Natural gas is a soft commodity that is extensively traded in the market, like Crude Oil. The price changes every moment, as it is publicly traded on an exchange. The price of natural gas is determined by supply and demand in the physical market, as well as the demand and supply from the traders in the online market.
Understanding Natural Gas
Trading natural gas in the online market is speculating the short-term price fluctuations. Buying natural gas is only an electronic transaction and does not mean the physical purchase of the commodity.
There are several ways to trade natural gas in the online market. One of the heavily traded ways is through futures contracts. A futures contract is a contract (agreement) to buy or sell an asset at a future price.
Chicago Mercantile Exchange (CME Group) is the route through which nature gas futures is traded. There are many types of natural gas and its contracts that can be traded. However, the most traded contract is the Henry Hub Natural Gas Futures (NG).
Each contract of NG represents 10,000 million British thermal units (mmBtu). In the futures exchange market, NG fluctuates with a minimum of $0.001. In other words, a $0.001 price movement in NG represents one pip (tick). Like pip value in forex, the tick value of NG is $10. For every tick in price, a trader will see a $10 change in P/L.
Natural Gas Specification
Fees Associated with Natural Gas Futures Trading
There are different types of fees involved while trading natural gas futures. Typically, there are four basic fees that a brokerage charges for every futures contract traded:
- Exchange/Clearing fees
- National Futures Association (NFA) fee
- Data fees
- Brokerage commissions
The types of the fee listed above are either charged “per side” or “round turn” basis. Also, it varies from broker to broker.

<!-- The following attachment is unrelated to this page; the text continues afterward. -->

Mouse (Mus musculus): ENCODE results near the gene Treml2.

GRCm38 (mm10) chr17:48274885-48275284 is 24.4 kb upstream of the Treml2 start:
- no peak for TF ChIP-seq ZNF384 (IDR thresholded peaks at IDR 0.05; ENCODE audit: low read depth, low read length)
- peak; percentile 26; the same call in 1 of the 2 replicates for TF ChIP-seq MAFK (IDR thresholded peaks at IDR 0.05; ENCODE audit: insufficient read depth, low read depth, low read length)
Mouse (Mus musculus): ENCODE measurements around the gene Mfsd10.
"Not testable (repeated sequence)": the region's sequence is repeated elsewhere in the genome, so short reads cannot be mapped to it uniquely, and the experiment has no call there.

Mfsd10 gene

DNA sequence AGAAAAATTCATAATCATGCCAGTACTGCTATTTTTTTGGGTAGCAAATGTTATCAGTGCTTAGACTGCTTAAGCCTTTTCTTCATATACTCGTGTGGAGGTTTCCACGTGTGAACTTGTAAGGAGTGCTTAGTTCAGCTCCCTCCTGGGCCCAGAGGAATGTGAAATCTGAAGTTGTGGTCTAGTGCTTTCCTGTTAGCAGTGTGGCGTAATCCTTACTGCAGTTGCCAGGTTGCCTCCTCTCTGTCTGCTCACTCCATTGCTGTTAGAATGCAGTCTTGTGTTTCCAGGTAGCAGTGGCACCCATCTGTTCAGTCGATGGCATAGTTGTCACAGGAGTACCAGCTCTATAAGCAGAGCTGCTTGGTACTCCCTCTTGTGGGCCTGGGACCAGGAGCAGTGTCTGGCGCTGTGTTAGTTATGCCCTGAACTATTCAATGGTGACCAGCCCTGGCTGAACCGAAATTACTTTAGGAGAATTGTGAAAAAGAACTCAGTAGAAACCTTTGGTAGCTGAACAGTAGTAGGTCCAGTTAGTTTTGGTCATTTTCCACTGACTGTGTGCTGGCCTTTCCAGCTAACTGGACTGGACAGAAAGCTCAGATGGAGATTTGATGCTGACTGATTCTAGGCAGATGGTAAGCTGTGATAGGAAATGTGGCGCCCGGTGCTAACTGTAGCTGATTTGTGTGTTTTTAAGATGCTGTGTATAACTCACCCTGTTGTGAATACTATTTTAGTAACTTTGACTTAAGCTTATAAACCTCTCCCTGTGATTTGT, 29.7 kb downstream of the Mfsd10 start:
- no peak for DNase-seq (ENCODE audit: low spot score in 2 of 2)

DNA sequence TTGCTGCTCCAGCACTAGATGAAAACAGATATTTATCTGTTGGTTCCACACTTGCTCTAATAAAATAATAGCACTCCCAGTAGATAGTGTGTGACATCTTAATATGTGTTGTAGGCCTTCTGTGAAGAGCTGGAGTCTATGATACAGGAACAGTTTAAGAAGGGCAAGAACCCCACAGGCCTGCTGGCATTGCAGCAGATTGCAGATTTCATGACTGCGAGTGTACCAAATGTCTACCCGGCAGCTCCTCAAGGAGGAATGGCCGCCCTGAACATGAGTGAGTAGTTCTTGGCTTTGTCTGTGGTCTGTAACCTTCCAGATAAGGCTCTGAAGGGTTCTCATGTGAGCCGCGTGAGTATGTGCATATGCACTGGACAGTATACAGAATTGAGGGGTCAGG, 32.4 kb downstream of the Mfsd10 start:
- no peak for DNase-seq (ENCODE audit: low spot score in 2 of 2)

Trading Range in Natural Gas
A trading range represents the price fluctuations in natural gas in different time frames. Similar to pips in currency pairs, the price movement in natural gas is represented in ticks, where each tick is an increment of $0.001.
Procedure to assess Pip Ranges
- Add the ATR indicator to your chart
- Set the period to 1
- Add a 200-period SMA to this indicator
- Shrink the chart so you can assess a significant period
- Select your desired timeframe
- Measure the floor level and set this value as the min
- Measure the level of the 200-period SMA and set this as the average
- Measure the peak levels and set this as Max.
Cost as a Percent of the Trading Range
Cost a percent of the trading range is the depicts the variation in fees on the trade-in different time frames for varying volatility. It is simply the ratio of the total fee and the tick values.
Total fee (per contract) = $50 (5 ticks) [approx. fee]
Trading the Natural Gas
Natural gas is heavily traded in the futures market. It is a soft commodity like Crude Oil and is quite popular in the commodity space. Traders speculate on natural gas using both fundamental and technical analysis. The fundamentals of NG vary from that of other commodities, while the technical analysis works perfectly the same as any other asset. The fee structure, too, is pretty different from that of currency pairs, as it is mostly traded in the futures market. However, the total fee is more or less the same.
Understanding the fee variation
The fee is something that varies relatively with the change in time frame and volatility traded. In essence, a trader trading the 1H time frame will have to pay relatively more fee than a trader speculating on the 4H. Due to this, the percentage values are higher on the 1H time frame than the 4H time frame.
Likewise, the relative fee is higher when the market volatility is at the minimum values, even though the time frame remains the same. So, to efficiently manage the fee, one must trade during the times when the market volatility is at or above the average values.